This is from Western Journalism.

Happy Birthday Richard Overton.

Thank-you for your service and Hand Salute.

http://abcnews.go.com/GMA/video/worlds-oldest-wwii-vet-celeb…

 

His neighbors threw him an early birthday party on Sunday.

 

He’s the oldest known living veteran in the U.S., but you wouldn’t know it if you saw him. 108-year-old Richard Overton, a World War II Army veteran, drives, walks without a cane, doesn’t take any medicine besides aspirin, and still trims the trees in his yard.

He also enjoys “at least 12 Tampa Sweet cigars a day” and his daily dose of whiskey, telling Fox News: “I may drink a little in the evening too with some soda water, but that’s it. Whiskey’s a good medicine. It keeps your muscles tender.”

Though he won’t turn 109 until May 11, Overton’s Austin, Texas, neighbors threw him an early birthday party on Sunday complete with burgers, milkshakes, and, of course, cigars.

A bit of a celebrity in his city, Overton drew a large crowd of well-wishers to the “Mighty Fine at 109″ celebration, including Austin mayor Steve Adler, who told Overton: “You are just one of the treasures that we have in this city.”

Overton was born in Texas in 1906 and served with the all-black 1887th Engineer Aviation Battalion in the Pacific Theater from 1942 to 1945. “War’s nothing to be into,” he told USA Today in an interview in 2013. “You don’t want to go into the war if you don’t have to. But I had to go. I enjoyed it after I’d went and come back, but I didn’t enjoy it when I was over there. I had to do things I didn’t want to do.”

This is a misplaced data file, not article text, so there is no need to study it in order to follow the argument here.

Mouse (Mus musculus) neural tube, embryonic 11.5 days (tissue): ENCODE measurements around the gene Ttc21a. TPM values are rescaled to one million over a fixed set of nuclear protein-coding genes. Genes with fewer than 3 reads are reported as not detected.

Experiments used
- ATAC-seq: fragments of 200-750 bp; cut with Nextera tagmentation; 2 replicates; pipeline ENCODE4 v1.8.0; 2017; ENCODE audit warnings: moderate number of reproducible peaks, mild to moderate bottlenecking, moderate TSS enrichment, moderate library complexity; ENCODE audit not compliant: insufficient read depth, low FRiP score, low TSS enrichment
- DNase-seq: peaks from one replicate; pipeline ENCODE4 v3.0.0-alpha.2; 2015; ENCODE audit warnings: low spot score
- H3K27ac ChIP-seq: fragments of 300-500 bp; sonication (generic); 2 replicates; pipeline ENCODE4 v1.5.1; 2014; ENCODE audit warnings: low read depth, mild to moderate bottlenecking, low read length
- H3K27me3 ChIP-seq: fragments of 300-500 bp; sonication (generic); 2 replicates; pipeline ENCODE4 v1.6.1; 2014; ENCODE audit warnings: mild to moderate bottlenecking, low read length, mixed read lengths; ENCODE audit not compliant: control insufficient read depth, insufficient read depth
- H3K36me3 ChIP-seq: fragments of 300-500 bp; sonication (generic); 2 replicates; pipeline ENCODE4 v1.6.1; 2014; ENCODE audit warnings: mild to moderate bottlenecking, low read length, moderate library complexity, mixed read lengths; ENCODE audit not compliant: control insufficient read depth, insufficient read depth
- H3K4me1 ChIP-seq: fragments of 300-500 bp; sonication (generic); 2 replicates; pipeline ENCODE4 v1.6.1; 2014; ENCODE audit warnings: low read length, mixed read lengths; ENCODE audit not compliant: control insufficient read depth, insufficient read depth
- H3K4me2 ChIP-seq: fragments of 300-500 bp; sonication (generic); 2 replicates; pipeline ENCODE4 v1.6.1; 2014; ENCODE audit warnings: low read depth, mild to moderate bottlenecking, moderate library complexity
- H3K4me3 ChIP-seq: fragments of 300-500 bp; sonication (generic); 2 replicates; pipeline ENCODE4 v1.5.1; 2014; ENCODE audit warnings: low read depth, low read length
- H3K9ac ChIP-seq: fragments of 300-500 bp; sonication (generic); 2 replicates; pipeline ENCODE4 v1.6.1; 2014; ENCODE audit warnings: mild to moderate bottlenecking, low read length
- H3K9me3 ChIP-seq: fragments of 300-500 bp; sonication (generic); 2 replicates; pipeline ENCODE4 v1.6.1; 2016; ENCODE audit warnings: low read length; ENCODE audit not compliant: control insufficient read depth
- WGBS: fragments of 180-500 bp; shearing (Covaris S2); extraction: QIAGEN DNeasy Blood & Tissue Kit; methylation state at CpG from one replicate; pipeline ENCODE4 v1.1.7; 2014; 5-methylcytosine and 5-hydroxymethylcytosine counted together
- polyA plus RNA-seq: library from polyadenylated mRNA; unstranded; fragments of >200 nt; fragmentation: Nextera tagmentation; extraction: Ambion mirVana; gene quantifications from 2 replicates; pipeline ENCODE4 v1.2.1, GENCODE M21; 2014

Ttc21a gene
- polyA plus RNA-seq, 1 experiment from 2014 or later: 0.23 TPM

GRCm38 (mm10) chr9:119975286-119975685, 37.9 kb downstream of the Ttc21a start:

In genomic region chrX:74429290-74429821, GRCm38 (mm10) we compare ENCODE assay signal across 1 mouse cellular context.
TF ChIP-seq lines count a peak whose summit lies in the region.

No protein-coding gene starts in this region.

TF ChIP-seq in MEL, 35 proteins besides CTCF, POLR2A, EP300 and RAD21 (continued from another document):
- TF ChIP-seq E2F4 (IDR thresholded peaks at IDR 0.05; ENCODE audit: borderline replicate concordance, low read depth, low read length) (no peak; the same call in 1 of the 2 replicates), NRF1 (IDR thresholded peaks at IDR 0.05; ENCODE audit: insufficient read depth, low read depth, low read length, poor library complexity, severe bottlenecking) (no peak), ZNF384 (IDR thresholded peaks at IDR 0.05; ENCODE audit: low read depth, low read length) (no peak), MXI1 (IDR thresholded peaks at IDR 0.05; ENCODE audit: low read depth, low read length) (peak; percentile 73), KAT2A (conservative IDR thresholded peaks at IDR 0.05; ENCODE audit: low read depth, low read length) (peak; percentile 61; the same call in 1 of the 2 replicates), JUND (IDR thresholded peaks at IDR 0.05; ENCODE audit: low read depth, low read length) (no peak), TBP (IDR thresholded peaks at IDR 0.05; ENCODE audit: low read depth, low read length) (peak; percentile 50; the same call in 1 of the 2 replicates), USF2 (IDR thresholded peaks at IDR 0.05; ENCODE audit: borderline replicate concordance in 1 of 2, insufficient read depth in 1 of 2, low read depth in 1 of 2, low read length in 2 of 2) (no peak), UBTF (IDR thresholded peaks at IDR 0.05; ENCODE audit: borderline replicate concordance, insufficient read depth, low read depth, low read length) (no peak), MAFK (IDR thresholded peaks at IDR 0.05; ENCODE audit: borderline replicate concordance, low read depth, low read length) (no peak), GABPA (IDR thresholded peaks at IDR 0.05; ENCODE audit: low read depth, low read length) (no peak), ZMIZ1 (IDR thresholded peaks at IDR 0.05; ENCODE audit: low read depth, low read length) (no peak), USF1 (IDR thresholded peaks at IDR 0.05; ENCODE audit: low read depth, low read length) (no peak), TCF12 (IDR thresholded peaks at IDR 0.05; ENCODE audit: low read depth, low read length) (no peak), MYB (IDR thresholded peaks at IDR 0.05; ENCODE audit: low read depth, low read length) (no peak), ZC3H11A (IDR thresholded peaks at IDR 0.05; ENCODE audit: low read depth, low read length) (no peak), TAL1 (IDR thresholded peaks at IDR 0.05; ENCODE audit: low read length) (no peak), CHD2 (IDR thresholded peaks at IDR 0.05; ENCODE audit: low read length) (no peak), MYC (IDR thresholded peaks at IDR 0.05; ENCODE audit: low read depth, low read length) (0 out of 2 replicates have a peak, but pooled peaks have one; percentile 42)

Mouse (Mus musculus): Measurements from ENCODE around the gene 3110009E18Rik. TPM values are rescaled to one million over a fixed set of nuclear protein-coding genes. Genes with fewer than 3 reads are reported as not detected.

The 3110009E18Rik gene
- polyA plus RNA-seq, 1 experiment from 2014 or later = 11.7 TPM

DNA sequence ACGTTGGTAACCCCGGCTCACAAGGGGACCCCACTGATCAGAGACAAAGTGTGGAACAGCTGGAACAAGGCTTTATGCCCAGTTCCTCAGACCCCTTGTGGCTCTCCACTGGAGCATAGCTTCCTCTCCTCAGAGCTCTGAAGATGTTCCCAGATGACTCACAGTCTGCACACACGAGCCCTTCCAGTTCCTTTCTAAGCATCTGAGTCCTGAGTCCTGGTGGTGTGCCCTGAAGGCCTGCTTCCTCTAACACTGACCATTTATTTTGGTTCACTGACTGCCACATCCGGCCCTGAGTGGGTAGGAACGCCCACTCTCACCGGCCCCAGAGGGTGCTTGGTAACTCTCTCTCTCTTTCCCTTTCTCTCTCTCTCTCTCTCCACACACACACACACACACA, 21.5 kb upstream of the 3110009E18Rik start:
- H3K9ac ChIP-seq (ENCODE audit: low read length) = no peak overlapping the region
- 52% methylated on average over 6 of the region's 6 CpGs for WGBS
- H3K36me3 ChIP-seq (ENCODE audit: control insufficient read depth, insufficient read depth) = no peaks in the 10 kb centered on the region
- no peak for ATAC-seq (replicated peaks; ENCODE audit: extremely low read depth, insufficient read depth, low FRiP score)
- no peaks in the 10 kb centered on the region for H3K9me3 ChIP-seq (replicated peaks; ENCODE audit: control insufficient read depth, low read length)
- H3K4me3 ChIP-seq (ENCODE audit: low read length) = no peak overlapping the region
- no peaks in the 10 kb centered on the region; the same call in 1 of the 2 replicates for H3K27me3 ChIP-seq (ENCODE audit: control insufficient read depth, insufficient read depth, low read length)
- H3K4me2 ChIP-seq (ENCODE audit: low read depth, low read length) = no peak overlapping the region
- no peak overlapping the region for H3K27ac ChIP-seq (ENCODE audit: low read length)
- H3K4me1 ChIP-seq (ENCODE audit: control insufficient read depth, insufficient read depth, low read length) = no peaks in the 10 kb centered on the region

Upon returning from the war, he settled in Austin and worked at a furniture store. Though he tried to retire several times, they kept asking him to come back until he “got near 100 and finally quit.” He also worked at the Texas Treasury Department.

Overton married twice but never had any children. Still, he said, “I have a lot of family: the biggest family in Austin,” many of whom joined in the celebration this weekend.

It is extremely difficult to verify Overton is actually the oldest living veteran, as only about nine million of the nation’s 22 million veterans are registered with the Department of Veterans Affairs. Regardless, his feat is no small one.

When asked about the key to his longevity during an interview with the Washington Post last year, Overton said: “You have to ask God about that. He brought me here and he’s taking care of me, and nothing I can do about it.”

Overton has lived a good, long life, and one to be proud of. About his upcoming birthday, he told ABC News: “I feel happy that I’ve made it. I know I can’t make another 109, so I’m satisfied with this one.”

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